On Sunday, I saw a shocking segment on CNN about the earthquake in Haiti. First, the program recounted the story of a three-year-old girl who was critically injured in the earthquake and needed immediate surgery to survive. Later, the program reported about a minister in Haiti who preached to survivors that God sent the earthquake as punishment for their sins. The minister said the disaster was “God stomping his foot and shaking the ground.”
Larry King, who was obviously disturbed by this statement, said sarcastically, “I guess that three-year-old had a lot of sins! Unbelievable!”
In this week’s Torah portion, God rains down devastating plagues on the Egyptians who were enslaving the Israelites. The plagues were natural disasters, culminating in the deaths of the Egyptians’ first-born sons. Reading this parasha in the aftermath of the earthquake raises the question: Does Judaism believe that God sends natural disasters in punishment for sin?
This question was examined by the rabbis. The Talmud posits “if a man stole a bag of seeds and planted them in his garden, it would be right if the seeds didn’t grow.” However the rabbis concluded that “nature follows its own rules” and the seeds grow. The text likewise explains that “if a man commits adultery with his neighbor’s wife, it would be right if she did not get pregnant.” But “nature follows its own rules and she conceives.” Through these and other scenarios, the rabbis articulated that God does not intervene in nature based on moral calculus.
The devastation of the earthquake is horrible enough without giving the victims the added burden of feeling guilt that somehow they are responsible. This atrocious discourse only adds insult to injury.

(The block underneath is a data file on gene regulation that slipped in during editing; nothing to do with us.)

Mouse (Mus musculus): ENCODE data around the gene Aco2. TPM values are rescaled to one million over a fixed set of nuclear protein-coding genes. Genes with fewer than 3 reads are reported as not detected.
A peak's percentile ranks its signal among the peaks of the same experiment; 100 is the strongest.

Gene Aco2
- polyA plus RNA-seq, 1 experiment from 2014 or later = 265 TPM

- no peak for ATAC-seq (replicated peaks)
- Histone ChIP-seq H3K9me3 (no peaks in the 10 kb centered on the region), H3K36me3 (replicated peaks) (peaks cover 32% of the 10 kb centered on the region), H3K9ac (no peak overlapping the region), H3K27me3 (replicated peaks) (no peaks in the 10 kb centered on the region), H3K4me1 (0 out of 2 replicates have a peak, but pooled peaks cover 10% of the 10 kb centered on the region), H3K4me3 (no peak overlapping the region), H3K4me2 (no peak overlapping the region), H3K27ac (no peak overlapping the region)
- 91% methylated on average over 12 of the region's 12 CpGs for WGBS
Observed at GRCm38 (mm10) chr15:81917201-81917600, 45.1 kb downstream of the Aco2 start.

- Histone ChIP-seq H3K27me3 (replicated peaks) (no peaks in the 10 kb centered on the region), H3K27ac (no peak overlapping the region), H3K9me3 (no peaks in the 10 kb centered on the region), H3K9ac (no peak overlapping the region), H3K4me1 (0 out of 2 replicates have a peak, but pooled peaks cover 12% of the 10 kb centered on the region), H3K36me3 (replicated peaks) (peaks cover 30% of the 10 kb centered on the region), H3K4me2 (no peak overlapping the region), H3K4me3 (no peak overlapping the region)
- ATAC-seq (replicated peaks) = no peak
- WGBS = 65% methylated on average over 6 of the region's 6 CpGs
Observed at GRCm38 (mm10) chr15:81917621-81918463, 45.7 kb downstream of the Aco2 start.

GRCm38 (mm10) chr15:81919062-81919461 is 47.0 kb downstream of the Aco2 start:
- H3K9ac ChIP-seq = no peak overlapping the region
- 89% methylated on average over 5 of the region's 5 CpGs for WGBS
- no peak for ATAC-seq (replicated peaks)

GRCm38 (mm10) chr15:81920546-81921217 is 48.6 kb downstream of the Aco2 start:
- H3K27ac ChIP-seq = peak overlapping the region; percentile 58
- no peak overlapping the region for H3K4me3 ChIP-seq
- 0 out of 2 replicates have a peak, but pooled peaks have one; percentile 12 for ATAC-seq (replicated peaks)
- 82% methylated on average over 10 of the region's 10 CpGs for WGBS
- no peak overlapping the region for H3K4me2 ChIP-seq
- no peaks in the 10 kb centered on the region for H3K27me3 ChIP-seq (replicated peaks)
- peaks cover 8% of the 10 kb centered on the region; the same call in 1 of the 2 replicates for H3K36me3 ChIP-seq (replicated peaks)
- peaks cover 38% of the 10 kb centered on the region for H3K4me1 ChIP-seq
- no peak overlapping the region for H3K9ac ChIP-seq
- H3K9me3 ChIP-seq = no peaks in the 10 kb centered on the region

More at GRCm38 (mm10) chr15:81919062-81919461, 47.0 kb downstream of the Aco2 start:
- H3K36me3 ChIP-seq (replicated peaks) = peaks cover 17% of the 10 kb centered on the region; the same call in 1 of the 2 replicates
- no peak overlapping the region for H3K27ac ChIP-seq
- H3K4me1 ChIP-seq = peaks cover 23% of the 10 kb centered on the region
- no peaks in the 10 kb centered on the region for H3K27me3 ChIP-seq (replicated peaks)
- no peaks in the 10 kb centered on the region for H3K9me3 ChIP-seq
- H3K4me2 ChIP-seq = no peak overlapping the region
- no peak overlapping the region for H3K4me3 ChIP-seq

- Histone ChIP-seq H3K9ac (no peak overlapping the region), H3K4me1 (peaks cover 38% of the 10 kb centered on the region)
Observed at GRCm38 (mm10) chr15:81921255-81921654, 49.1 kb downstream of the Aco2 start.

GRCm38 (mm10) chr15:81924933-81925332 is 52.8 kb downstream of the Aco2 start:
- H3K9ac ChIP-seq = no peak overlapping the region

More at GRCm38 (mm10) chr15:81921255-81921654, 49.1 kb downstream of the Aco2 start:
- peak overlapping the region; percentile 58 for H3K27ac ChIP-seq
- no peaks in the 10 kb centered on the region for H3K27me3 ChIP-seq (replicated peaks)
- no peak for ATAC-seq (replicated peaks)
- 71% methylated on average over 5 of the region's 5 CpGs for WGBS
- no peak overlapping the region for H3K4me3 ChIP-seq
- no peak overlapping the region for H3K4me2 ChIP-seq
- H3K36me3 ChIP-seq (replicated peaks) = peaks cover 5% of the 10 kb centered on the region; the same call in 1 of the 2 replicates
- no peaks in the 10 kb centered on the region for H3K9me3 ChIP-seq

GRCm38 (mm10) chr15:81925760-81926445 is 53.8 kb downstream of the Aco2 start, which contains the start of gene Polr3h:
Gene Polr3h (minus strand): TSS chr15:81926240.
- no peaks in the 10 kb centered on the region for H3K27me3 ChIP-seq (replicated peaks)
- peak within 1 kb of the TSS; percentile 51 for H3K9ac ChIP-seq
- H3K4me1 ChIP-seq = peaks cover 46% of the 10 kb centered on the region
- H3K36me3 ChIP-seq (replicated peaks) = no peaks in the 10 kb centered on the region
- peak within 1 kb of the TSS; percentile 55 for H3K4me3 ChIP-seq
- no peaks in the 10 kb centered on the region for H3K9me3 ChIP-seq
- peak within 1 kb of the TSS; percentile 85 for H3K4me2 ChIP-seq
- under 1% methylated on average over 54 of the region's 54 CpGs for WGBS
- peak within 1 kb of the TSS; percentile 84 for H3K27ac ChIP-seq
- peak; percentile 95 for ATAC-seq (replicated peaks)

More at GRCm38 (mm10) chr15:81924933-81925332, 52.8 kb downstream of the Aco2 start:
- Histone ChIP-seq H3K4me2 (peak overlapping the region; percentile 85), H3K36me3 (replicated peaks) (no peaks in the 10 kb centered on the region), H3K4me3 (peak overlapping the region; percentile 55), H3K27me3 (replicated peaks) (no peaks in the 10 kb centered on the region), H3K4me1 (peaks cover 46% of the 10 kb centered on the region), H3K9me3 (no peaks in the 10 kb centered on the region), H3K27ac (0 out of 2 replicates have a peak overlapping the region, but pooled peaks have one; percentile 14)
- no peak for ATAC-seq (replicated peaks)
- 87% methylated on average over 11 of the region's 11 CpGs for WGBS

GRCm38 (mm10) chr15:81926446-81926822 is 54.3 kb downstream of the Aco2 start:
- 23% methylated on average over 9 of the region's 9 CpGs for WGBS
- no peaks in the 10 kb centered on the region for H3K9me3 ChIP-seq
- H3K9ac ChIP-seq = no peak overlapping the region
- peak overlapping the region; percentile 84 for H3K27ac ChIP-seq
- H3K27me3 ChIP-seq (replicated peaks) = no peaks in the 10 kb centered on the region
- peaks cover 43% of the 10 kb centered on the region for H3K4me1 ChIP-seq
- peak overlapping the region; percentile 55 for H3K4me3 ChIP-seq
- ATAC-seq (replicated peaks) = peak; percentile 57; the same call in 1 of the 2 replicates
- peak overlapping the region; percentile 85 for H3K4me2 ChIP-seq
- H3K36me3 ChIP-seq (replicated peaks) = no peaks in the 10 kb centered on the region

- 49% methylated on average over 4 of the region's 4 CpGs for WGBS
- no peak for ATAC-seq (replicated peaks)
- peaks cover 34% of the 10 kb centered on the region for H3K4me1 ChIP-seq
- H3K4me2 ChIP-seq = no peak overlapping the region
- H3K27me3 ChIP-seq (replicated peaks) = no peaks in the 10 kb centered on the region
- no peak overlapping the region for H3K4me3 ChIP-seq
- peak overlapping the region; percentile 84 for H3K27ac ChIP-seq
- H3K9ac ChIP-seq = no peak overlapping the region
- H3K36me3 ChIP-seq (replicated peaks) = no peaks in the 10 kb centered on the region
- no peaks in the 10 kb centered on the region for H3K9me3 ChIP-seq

If God doesn’t intervene in nature, then where is God in disaster?
A story is told of a man who goes up to heaven at the end of his life and stands before God, his heart breaking from the pain and injustice of the world. He cried out, “God, look at all the suffering in your world. Why don’t you do something to fix it?”
God replied gently, “I did do something. I sent you.”
In the aftermath of disaster, God is with the injured and the bereaved, giving them strength to endure and heal. God is with the rescuers, giving them courage and perseverance. God is with all of us, encouraging us to give generously to the victims.
God surely did not send the earthquake in Haiti last week. But God has sent each one of us to help.
Rabbi Ilana Grinblat teaches rabbinic literature at the American Jewish University’s Ziegler School of Rabbinic Studies. She lives in Los Angeles with her husband and their two young children.